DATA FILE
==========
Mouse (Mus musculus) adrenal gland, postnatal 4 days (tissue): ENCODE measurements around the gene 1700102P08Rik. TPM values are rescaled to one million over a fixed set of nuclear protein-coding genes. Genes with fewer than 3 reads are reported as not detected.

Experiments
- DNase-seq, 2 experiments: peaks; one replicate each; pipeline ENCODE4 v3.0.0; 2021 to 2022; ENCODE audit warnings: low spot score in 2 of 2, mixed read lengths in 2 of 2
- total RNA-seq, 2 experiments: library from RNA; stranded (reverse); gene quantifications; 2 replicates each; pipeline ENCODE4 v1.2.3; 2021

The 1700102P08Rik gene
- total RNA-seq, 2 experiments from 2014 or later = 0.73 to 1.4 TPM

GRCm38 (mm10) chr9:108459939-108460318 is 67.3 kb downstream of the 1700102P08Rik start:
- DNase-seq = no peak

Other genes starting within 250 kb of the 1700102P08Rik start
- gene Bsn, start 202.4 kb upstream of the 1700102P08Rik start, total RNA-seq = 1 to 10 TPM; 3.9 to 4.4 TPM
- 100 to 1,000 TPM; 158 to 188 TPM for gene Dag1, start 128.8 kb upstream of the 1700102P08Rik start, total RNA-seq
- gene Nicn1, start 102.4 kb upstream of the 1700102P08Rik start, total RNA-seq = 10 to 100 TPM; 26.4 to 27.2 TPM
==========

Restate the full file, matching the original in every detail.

Mouse (Mus musculus) adrenal gland, postnatal 4 days (tissue): ENCODE measurements around the gene 1700102P08Rik. TPM values are rescaled to one million over a fixed set of nuclear protein-coding genes. Genes with fewer than 3 reads are reported as not detected.

Experiments
- DNase-seq, 2 experiments: peaks; one replicate each; pipeline ENCODE4 v3.0.0; 2021 to 2022; ENCODE audit warnings: low spot score in 2 of 2, mixed read lengths in 2 of 2
- total RNA-seq, 2 experiments: library from RNA; stranded (reverse); gene quantifications; 2 replicates each; pipeline ENCODE4 v1.2.3; 2021

The 1700102P08Rik gene
- total RNA-seq, 2 experiments from 2014 or later = 0.73 to 1.4 TPM

GRCm38 (mm10) chr9:108459939-108460318 is 67.3 kb downstream of the 1700102P08Rik start:
- DNase-seq = no peak

Other genes starting within 250 kb of the 1700102P08Rik start
- gene Bsn, start 202.4 kb upstream of the 1700102P08Rik start, total RNA-seq = 1 to 10 TPM; 3.9 to 4.4 TPM
- 100 to 1,000 TPM; 158 to 188 TPM for gene Dag1, start 128.8 kb upstream of the 1700102P08Rik start, total RNA-seq
- gene Nicn1, start 102.4 kb upstream of the 1700102P08Rik start, total RNA-seq = 10 to 100 TPM; 26.4 to 27.2 TPM